Canary Islands: Political System
The Canary Islands are an autonomous community (Spanish “Comunidad Autónoma”). This means that they are considered to be a regional authority which has been given an autonomous status with its own legislative and other competences by the Spanish constitution (Article 2, version of 1978). This is also not unusual in Spain, because the whole country (apart from a few small islands off Morocco) is divided into autonomous regions and cities. Although the Canary Islands are entirely part of the European Union are integrated, they have their own tax and economic system, which offers local companies and firms certain advantages. As an autonomous community, the Canary Islands are also governed by an autonomous government and a separate regional parliament, which has extensive legislative powers.
Administratively, the Canary Islands are divided into two provinces: The province of Santa Cruz de Tenerife (with its capital Santa Cruz) is made up of the western Canary Islands Tenerife, La Palma, La Gomera and El Hierro, while the province of Las Palmas with the capital of the same name consists of Gran Canaria, Fuerteventura and Lanzarote. All of these seven main islands are ruled by an island council (Cabildo Insular). The union of all Cabildos is the Mancomunidad de Cabildos. The Cabildos Insulares are divided into communities, each of which has a town hall (Ayuntamiento).
While the seat of the Canarian Parliament is the city of Santa Cruz, that of the President changes back and forth between Tenerife and Gran Canaria every four years. Paulino Rivero Baute has been President of the Canary Islands since 2007. He belongs to the regional party Coalición Canaria (CC) and has José Manuel Soria next to him as vice-president of the coalition party PP. The current distribution of seats in the Autonomous Community of the Canary Islands is that the socialist party PSOE has 26 seats, the conservative Partido Popular 17 seats, the nationalist-liberal Coalición Canaria 15 seats and the Agrupación Herreño Independiente 2 seats.
The Canary Islands have 13 seats in the Spanish Parliament (Cortes Generales). Of these 13 seats – 3 for Gran Canaria, 3 for Tenerife and 1 each for every other island – 11 are elected directly and 2 indirectly by the autonomous government.
The official name of the Canary Islands is:
|Las Islas Canarias The Canary Islands|
The national anthem of the Canaries is that of Spain, to which the island kingdom also belongs. The Spanish anthem “La Marcha Real” (Royal March) is one of the few national anthems without text. It is also one of the oldest in Europe; its origin is unknown. In 1770 King Carlos III declared. from Spain the “Marcha Granadera” for the official “March of Honor”. Dubbed La Marcha Real by the Spanish people, the anthem was always played when members of the royal family appeared in public. During the Second Republic (1931-1939) this song was replaced by the “Himno de Riego”. Franco reintroduced “La Marcha Real” during his dictatorship (1939-1975).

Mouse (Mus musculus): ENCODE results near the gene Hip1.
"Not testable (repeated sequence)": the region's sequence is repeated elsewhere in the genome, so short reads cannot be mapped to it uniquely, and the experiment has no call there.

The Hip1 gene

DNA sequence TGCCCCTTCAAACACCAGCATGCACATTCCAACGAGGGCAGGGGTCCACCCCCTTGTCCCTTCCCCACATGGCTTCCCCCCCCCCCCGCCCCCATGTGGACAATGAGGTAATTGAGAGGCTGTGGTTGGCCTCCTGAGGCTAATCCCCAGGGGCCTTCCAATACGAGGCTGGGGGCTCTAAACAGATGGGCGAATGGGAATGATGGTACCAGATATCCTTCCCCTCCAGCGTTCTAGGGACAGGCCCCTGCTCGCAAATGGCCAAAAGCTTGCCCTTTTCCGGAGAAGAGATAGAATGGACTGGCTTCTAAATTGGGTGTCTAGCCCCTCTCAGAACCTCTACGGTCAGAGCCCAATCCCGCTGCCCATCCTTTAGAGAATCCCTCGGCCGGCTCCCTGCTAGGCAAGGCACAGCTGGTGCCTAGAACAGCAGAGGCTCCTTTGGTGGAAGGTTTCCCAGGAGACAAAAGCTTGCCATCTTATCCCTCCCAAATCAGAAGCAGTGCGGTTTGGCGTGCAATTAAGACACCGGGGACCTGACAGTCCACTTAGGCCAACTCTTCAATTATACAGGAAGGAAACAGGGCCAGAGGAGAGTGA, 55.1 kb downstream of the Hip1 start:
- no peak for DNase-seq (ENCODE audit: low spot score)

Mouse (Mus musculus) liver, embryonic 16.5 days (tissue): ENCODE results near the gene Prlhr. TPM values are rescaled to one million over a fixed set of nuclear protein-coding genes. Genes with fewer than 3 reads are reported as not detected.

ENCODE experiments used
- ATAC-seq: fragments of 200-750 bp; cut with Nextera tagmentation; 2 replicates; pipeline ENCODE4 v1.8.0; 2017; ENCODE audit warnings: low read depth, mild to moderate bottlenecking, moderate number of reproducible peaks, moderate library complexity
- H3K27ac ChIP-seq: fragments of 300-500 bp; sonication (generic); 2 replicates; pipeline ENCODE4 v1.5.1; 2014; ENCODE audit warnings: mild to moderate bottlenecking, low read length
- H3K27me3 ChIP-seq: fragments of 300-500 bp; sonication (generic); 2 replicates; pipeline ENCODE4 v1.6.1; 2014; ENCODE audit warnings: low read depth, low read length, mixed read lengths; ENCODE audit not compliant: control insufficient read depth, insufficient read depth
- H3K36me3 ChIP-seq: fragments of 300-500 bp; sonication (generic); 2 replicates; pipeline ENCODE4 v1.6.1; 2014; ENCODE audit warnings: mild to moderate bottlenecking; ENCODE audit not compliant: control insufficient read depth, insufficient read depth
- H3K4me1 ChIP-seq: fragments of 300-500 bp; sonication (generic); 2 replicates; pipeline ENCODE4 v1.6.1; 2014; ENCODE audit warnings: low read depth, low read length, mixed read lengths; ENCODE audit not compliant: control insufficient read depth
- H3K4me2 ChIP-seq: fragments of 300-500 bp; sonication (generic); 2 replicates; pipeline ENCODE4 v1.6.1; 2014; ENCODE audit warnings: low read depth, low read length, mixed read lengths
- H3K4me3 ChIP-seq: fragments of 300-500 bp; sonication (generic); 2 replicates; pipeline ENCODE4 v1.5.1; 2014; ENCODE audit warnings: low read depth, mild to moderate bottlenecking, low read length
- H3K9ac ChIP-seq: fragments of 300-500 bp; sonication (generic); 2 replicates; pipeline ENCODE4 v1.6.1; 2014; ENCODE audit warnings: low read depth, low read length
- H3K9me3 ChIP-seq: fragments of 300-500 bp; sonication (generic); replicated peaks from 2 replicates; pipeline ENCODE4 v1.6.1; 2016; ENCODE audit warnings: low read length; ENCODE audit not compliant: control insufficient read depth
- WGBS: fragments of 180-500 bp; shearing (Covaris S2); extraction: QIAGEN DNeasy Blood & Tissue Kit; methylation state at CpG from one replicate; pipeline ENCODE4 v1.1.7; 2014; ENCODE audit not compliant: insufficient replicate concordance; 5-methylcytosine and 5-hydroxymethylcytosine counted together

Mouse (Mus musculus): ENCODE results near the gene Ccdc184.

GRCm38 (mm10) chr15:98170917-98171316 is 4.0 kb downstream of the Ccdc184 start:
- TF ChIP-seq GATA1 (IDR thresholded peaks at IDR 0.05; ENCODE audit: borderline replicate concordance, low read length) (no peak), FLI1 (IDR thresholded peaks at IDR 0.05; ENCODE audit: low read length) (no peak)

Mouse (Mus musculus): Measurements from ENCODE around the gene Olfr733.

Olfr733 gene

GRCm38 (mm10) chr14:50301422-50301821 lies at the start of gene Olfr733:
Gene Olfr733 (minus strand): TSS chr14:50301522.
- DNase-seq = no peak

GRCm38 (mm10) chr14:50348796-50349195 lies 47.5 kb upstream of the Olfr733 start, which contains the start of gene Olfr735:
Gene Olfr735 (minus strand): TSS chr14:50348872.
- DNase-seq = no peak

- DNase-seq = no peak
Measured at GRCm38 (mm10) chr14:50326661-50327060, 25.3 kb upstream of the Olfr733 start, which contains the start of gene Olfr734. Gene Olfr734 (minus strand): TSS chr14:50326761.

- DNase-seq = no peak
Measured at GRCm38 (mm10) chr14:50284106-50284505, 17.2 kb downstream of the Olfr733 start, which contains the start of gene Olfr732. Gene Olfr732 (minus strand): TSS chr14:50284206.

National flag of the Canary Islands
The flag of the Canary Islands The flag of the Canary Islands was established in 1982 in Article 6 of the Autonomy Statute of the Comunidad Autónoma de Canarias and consists of white, blue and yellow. This was retained in Article 7 paragraph 1 of the new version of the Statute of Autonomy in November 2018. Based on flag descriptions by Countryaah.com, the meaning of the three colors is as follows:
– White stands for the purity and softness of the air and the mild climate
– Blue stands for the Atlantic.
– Yellow represents the sand on the islands’ beaches
- Check top-mba-universities for public holidays, sports events, UNESCO world heritage sites and major places to visit in Canary Islands.
Canary Islands, Canaries: Known People
Writer and poet
Rafael Arozarena Doblado (1923-2009)
The Spanish poet, writer and prose writer was awarded the Canary Islands Literature Prize in 1988.
He died on September 30, 2009 in Tenerife.
Benito Pérez Galdós (1843-1920)
The Spanish writer, who died in 1920, is one of the most important Spanish-speaking novelists of realism. Galdós grew up in Las Palmas and moved to Madrid in 1862.
Josefina Pla (1909-1999)
The writer, born in 1909 on the tiny Canary Island of Los Lobos, also excelled as a potter. She lived in Paraguay for a long time and had a decisive influence on intellectual life there.